The village was situated on a flat spot in the Acre plain. It was traversed by a highway that connected Tarshiha, the settlement of Nahariyya, and Acre. The Crusaders called it Le Fierge. In the late nineteenth century, the village of Umm al-Faraj was built of stone and had a population of 200. Its residents planted fig, olive, mulberry, and pomegranate trees. Its older homes were built close together and formed a circle, while the houses built after 1936 were scattered among the orchards. The entire population of Umm al-Faraj was Muslim, and derived its livelihood from agriculture. In 1944/45 a total of 745 dunums was devoted to citrus and bananas and 18 dunums were allotted to cereals; 42 dunums were irrigated or used for orchards.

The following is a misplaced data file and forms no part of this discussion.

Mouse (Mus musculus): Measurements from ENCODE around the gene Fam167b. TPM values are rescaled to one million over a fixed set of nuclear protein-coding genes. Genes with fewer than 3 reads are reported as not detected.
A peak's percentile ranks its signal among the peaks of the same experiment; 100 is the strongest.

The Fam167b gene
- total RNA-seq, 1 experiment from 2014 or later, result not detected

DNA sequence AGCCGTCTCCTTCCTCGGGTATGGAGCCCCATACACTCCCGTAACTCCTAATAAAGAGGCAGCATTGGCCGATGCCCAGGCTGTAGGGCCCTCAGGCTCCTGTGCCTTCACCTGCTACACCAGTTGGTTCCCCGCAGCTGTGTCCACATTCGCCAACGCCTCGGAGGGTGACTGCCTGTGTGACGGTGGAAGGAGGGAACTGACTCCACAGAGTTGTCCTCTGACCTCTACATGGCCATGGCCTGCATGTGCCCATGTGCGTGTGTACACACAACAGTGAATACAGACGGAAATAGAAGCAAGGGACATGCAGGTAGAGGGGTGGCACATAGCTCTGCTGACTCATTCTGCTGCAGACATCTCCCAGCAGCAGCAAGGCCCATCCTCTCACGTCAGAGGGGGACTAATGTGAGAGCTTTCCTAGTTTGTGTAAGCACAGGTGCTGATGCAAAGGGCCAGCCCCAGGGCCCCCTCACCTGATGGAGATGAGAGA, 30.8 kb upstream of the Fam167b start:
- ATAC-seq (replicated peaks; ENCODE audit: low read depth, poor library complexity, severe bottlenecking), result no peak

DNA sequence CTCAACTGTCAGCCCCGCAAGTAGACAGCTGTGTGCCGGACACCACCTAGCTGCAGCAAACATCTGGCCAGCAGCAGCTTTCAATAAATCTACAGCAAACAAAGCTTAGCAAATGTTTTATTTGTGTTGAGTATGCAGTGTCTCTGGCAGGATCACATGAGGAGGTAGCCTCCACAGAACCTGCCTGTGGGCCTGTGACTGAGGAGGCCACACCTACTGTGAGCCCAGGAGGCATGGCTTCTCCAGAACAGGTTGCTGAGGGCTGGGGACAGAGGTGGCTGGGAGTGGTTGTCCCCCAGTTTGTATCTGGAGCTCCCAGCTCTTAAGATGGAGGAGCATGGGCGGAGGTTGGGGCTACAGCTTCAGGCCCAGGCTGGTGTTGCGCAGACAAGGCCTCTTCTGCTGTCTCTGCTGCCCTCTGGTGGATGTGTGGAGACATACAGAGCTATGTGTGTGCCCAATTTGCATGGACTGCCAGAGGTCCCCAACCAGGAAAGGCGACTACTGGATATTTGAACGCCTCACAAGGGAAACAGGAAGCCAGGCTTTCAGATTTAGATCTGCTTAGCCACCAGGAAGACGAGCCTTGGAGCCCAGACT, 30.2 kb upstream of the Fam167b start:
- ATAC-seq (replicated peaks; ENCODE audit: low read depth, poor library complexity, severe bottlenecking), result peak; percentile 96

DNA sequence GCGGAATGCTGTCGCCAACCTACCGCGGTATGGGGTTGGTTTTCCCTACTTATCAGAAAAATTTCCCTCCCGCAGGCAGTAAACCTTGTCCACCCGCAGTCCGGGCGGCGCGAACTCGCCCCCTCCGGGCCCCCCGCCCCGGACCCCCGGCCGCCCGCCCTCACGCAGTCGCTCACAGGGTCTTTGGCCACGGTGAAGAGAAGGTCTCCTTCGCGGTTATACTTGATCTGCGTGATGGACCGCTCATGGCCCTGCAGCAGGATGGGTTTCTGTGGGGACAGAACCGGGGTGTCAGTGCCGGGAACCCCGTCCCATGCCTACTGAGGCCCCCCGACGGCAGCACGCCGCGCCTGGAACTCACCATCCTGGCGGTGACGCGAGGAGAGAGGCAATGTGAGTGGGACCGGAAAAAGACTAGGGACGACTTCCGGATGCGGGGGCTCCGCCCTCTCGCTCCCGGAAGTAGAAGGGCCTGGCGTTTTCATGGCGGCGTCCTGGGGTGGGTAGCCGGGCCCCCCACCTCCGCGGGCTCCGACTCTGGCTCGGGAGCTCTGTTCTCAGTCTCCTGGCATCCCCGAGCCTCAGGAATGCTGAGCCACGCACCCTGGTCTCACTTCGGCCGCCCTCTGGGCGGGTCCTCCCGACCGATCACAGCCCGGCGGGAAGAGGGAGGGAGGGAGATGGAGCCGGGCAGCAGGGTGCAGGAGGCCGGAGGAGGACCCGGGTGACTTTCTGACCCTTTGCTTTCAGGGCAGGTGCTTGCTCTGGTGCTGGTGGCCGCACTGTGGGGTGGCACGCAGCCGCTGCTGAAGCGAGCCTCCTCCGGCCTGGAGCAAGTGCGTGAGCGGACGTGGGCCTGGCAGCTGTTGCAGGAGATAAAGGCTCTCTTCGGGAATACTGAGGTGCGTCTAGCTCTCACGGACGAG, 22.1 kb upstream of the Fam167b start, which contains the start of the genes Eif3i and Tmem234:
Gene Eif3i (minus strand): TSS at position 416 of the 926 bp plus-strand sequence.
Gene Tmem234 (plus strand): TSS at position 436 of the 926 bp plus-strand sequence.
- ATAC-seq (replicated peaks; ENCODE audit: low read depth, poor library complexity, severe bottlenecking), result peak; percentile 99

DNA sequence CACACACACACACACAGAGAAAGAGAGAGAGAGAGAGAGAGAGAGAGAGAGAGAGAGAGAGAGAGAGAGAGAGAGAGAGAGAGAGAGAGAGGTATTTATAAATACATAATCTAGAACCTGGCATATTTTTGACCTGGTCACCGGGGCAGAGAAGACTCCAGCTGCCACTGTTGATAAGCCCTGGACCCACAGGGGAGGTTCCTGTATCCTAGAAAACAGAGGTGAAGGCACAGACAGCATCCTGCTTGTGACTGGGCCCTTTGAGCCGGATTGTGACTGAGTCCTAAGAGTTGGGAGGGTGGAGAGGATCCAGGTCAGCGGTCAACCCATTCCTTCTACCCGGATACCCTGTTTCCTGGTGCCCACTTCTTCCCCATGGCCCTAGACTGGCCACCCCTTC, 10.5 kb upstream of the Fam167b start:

On 20–21 May 1948, forces of the Carmeli Brigade attacked this and a number of other western Galilean villages in the second stage of Operation Ben-Ami. Specifically mentioning Umm al-Faraj, the operational orders issued by the Brigade commander directed his troops to 'kill among the men' and to 'destroy and burn the villages.' Israeli historian Benny Morris adds that most villages in this area were razed by Haganah sappers, either during this operation or later.
In 1949 part of the settlement of Ben Ammi was established on village lands.
Only the stone mosque remains. It is shut and stands in a state of decay amid tall wild grass. Many trees that might predate the village's destruction can be seen. The nearby lands are cultivated; a banana grove belongs to the Ben Ammi settlement.